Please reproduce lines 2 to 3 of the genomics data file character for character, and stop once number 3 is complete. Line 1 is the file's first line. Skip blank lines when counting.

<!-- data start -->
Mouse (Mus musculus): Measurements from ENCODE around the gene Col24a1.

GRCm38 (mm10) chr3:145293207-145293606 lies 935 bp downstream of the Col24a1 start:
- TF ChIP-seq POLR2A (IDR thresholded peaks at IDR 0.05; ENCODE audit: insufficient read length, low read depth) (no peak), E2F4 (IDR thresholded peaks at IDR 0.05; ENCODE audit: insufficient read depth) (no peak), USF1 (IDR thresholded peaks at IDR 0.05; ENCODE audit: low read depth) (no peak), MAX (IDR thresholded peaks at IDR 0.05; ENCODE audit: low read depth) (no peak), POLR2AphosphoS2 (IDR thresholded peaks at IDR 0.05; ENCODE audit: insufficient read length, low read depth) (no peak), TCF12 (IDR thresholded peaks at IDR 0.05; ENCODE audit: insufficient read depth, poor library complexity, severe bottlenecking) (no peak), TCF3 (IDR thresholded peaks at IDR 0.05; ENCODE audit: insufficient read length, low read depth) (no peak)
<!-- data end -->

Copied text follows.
GRCm38 (mm10) chr3:145293207-145293606 lies 935 bp downstream of the Col24a1 start:
- TF ChIP-seq POLR2A (IDR thresholded peaks at IDR 0.05; ENCODE audit: insufficient read length, low read depth) (no peak), E2F4 (IDR thresholded peaks at IDR 0.05; ENCODE audit: insufficient read depth) (no peak), USF1 (IDR thresholded peaks at IDR 0.05; ENCODE audit: low read depth) (no peak), MAX (IDR thresholded peaks at IDR 0.05; ENCODE audit: low read depth) (no peak), POLR2AphosphoS2 (IDR thresholded peaks at IDR 0.05; ENCODE audit: insufficient read length, low read depth) (no peak), TCF12 (IDR thresholded peaks at IDR 0.05; ENCODE audit: insufficient read depth, poor library complexity, severe bottlenecking) (no peak), TCF3 (IDR thresholded peaks at IDR 0.05; ENCODE audit: insufficient read length, low read depth) (no peak)